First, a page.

I belong to a writers’ group that meets every Friday. A theme is set for the week and we see what we can come up up with. This week’s theme is “Shades of Blue”, and this is my response …
Blue Shade Views
God was in a bit of a stroppy mood. This was not unusual for God – his strops came at fairly regular intervals and the consequences could be distinctly uncomfortable for anyone within range of his thunderbolts.
He had been having quite a good time designing the planets round his latest star. Mercury had been OK for starters, and he quite liked Mars, although he had a sneaking feeling that all those lovely rivers and seas might not last as long as he had originally intended.
But the real problem was Venus. He had had all the right surveys done and had listed all the chemicals that were to comprise its atmosphere, but made the unforgivable mistake of leaving the actual ordering and supply of the materials to a useless bunch of underling angels who couldn’t count. As a result, his lovely new planet didn’t stand a hope in Heaven (this was in the days before Hell had been invented) of it ever supporting what God wanted to call Life.
God knew precisely how much methane and carbon dioxide there should have been for a planet in the position it occupied in a solar system, but those clowns had managed to order vastly more volcanoes than they should have done, and these had been spewing so much in the way of greenhouse gases into the atmosphere that Venus was doomed from the outset with the surface temperature rising far too high for any surface water or anything that could remotely be described as living.
Hence God’s extreme annoyance, coupled with the wish to start again and not get it wrong a second time.
He decided that his next project should be a planet between Venus and Mars. This time there would be no mistakes, nothing like as many volcanoes, and lots of water. Once he got life established it would continue for ever afterwards, and there was not the slightest chance of global warming getting out of hand, however long one looked ahead. How could it? It was impossible!
For one thing, he had had the notion, after he had played around with dinosaurs for a hundred million years or so, of developing creatures that walked on two legs and had proper brains. These would be so intelligent that there was no way they could possibly allow the planet to get too warm, or be led by people who had less than half the average brain power. That just had to be God’s brightest idea yet.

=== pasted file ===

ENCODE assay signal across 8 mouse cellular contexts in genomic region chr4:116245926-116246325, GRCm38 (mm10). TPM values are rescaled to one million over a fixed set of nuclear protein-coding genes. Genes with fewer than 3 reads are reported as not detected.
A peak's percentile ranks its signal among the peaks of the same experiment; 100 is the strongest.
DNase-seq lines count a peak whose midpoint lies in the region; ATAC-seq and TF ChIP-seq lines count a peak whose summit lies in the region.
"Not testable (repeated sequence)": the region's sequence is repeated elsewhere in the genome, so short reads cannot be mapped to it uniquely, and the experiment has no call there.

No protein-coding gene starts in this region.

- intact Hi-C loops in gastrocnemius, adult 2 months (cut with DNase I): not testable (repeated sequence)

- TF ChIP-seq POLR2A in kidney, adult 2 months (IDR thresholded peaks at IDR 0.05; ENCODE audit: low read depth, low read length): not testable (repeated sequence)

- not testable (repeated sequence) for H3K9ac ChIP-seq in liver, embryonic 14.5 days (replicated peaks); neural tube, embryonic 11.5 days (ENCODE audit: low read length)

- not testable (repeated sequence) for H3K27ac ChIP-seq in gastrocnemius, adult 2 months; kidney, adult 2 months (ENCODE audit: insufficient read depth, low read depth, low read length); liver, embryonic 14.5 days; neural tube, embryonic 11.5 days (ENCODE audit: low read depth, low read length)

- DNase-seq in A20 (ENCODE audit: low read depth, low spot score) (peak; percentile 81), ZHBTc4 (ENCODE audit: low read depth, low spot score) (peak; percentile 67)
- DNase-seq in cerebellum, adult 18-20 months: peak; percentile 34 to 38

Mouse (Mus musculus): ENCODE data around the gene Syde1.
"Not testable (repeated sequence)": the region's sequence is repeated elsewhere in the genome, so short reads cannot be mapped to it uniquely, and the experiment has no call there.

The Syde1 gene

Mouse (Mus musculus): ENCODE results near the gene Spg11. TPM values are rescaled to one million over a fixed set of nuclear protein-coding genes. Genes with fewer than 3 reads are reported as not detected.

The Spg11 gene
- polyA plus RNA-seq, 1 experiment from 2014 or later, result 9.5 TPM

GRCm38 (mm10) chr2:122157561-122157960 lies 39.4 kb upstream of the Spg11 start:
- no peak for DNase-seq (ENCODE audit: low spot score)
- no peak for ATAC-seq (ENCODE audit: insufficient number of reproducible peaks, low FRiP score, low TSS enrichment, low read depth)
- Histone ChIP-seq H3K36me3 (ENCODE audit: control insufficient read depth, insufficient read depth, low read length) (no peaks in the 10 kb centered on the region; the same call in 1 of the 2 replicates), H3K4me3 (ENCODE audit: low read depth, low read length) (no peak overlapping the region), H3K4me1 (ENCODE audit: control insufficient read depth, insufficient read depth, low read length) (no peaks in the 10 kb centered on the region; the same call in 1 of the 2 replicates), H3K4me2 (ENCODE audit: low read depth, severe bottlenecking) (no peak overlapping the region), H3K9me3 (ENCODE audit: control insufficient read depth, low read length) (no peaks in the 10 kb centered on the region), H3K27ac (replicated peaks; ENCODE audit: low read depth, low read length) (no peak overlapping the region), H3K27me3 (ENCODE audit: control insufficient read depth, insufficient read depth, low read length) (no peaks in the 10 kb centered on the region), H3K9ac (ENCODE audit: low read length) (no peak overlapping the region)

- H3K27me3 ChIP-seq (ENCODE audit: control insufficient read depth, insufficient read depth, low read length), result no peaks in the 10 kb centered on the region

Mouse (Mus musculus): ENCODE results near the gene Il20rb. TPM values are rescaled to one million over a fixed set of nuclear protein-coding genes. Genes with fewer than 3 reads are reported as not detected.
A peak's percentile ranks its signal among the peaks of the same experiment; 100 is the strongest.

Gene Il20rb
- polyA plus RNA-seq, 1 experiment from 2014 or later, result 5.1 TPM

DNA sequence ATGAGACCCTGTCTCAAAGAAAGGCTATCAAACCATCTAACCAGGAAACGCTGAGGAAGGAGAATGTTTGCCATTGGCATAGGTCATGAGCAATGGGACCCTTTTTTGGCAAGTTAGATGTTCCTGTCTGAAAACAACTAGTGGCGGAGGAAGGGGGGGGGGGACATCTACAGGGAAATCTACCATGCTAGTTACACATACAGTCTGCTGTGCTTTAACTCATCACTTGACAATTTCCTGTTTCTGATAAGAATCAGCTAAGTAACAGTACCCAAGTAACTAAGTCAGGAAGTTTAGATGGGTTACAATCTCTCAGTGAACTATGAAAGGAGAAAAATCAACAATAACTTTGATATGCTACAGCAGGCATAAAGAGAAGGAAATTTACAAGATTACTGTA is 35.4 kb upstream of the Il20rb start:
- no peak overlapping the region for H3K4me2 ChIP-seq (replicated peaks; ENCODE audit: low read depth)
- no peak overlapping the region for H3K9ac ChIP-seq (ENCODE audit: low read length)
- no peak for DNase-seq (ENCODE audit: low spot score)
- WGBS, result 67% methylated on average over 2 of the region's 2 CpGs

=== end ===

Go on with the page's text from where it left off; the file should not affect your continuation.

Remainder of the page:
Once God got creative there was no stopping him, and he soon had lots of clever thoughts about the new planet. He had not yet decided on a name – perhaps he might hold a competition among the angels and pick the best suggestion? That would be fine, just as long as it didn’t end up as Planet McPlanetface.
He was very happy with the red colour he had given Mars and thought that this would suit the latest creation as well. He had a word with Bert, the angel in charge of the warehouse, about ordering lots more red, but was disappointed to learn that this wouldn’t be possible.
“We can do some of it in red”, Bert told him, “but we used so much on Mars that there isn’t much left. There are some bits down the bottom that we can do in red, the bits that nobody would actually want to settle in if their ancestors had not been forced to go there, but that’s about it”.
“What else have you got?” God asked.
“There’s lots of green, brown and yellow”, Bert said. “You can have as much as you want of all of them”.
“Great”, said God, “we’ll do the dry bits in green and yellow and the wet bits in brown”.
“Brown?” said Bert. “You cannot be serious. It’ll look awful. Do you really want all your continents swimming in chocolate sauce?”
“Have you got any better suggestions?” God asked.
“Funny you should mention that”, said Bert. “I’ve just taken delivery of a brand new colour that I think you’ll love for your seas and oceans. It’s called blue.”
“Tell me more”, said God.
“I’ve got the colour chart here”, said Bert. “Just look at all the shades you can have. There are different blues for angry seas, calm seas, in-between seas, seas at different times of day, seas near the land and seas nowhere near the land, the choice is yours.”
“I see”, said God, “and you can supply all these shades?”
“No problem”, said Bert. “And then for your skies …”
“Skies?” said God.
“That’s the trouble with you deities”, said Bert. “You’re always looking down, you never think about looking up. You need a decent colour for your lifeforms to look up at.”
“How about magnolia?” God suggested.
“Magnolia? You must be joking. That’s so boring”. said Bert. “Let’s go back to the blue idea. You could have a different shade of blue for the sky and coordinate it with your sea colour. How about this lovely pale shade?”
“What do you call that?” God asked.
“It hasn’t got a name yet”, said Bert, “but if you choose it we could just call it ‘sky blue’”.
“I like it”, God said. “We’ll have sky blue all the way across the planet”.
“Small problem there”, said Bert, “You’re going to have to get some of your water out of the oceans and on to the land, otherwise the green bits won’t stay green for very long. And that means you can’t have unbroken blue skies everywhere. Some places will have to make do with grey for much of the time”.
“Such places as?”
“These islands about three quarters of the way up. I reckon you could cut down on the blue quite a lot there, and stick mostly to grey”.
“But won’t the two-legged brainy lifeforms complain if they hardly ever get any blue skies?”
“I wouldn’t worry too much”, said Bert. “It’ll give them something to talk about. You take it from me – they’ll just love it”.